U.S. officials long denied massive data trawling

Top officials of the Bush and Obama administrations have repeatedly denied in recent years that the National Security Agency collected massive caches of phone and internet data taken from millions of Americans.
U.S. President Barack Obama pauses while speaking about the National Security Agency's secret collection of telephone records during a visit to San Jose, California, on June 7, 2013. (Kevin Lamarque/Reuters)

Top officials of the Bush and Obama administrations have repeatedly denied in recent years that the National Security Agency collected massive caches of phone and internet data taken from millions of Americans.

Pressed during sworn testimony in congressional hearings and in other public settings, senior national security officials have said the government's cutting-edge electronic monitoring is narrowly focused and preserves the civil liberties of ordinary Americans.

On Friday, Obama himself acknowledged the existence of the programs even as he gave the government's standard rationale to ease fears that Americans' privacy rights are being violated.

"By sifting through this so-called metadata, they might identify potential leads of people who might engage in terrorism," Obama said during an exchange with reporters at a health care event in San Jose, Calif.

Obama's comments marked the first time a U.S. president publicly acknowledged the government's electronic sleuthing on U.S. citizens. They came in response to media revelations and published classified documents that detailed the government's secret mass collection of phone and Internet communications.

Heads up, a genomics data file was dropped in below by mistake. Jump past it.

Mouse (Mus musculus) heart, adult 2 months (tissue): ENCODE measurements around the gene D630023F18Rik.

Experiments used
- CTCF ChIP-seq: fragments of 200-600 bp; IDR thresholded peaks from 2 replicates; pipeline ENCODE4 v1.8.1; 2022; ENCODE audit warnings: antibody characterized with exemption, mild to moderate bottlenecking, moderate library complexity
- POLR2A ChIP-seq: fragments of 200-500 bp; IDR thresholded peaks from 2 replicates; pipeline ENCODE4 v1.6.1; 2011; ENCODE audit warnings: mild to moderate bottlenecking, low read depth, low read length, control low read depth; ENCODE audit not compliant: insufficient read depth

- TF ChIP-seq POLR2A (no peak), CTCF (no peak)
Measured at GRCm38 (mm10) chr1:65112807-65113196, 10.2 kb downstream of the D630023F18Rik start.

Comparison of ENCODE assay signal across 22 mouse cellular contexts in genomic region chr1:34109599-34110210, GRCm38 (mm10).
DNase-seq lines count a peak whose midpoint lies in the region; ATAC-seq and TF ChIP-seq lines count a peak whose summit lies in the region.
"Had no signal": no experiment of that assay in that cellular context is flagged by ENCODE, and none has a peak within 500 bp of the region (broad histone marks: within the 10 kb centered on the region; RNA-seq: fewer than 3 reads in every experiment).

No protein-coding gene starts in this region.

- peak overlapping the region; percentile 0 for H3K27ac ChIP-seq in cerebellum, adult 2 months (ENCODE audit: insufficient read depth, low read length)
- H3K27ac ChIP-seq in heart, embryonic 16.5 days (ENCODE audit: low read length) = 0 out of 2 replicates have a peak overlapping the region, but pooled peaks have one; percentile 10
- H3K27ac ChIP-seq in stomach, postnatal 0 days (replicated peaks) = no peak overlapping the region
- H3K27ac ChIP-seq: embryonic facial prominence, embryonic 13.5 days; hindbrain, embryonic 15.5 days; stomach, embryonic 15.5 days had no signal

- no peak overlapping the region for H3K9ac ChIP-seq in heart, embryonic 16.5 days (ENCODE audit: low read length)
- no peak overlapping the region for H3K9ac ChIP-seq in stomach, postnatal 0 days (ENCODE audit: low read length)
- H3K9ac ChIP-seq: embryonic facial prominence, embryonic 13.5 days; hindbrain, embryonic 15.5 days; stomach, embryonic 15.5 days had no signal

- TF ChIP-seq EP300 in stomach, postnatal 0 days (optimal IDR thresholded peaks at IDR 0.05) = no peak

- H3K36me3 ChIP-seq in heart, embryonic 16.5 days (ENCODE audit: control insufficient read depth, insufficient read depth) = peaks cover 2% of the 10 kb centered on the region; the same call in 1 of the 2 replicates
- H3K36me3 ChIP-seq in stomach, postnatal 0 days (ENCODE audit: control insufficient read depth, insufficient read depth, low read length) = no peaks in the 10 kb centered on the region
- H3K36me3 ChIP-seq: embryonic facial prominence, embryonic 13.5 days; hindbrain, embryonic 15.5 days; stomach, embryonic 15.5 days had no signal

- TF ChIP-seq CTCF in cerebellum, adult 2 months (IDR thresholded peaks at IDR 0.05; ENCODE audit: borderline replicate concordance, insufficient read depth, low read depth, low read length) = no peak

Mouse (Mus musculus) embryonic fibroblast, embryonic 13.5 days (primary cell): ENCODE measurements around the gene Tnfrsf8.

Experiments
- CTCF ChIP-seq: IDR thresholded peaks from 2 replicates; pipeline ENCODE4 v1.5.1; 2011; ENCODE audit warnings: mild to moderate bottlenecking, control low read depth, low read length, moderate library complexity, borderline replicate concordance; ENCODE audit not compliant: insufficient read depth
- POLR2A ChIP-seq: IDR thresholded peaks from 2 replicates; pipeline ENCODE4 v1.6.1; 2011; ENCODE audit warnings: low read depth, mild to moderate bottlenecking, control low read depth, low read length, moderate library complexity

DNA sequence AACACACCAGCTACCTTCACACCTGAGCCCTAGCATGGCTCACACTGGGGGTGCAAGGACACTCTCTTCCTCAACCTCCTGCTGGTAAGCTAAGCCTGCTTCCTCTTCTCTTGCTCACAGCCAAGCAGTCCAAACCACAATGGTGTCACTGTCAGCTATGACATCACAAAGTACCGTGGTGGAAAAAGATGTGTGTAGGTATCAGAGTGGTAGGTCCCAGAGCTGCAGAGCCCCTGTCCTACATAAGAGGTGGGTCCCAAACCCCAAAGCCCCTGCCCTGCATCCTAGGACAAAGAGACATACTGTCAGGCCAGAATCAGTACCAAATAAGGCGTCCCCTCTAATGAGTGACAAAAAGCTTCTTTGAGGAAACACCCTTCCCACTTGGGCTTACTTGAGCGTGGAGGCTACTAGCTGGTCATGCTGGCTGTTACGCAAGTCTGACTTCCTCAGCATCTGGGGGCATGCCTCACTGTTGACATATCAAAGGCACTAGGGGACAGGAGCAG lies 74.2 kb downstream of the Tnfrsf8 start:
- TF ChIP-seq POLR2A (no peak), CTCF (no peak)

When top officials in the Obama and Bush administrations have been asked in recent years whether U.S. citizens' communications were swept up as part of government surveillance, they've often responded with swift, flat denials. Obama's predecessor, George W. Bush, sidestepped what he described as a kerfuffle about his administration's secret electronic intelligence-gathering efforts.

During a March 2006 appearance at the City Club of Cleveland, Bush described the NSA effort only as "a program that will enable us to listen from a known al-Qaeda person and/or affiliate from making a phone call outside the United States in or inside the United States out, with the idea of being able to pick up quickly information for which to be able to respond in the environment we're in." He added:

"I believe what I'm doing is constitutional, and I know it's necessary. And so we're going to keep doing it."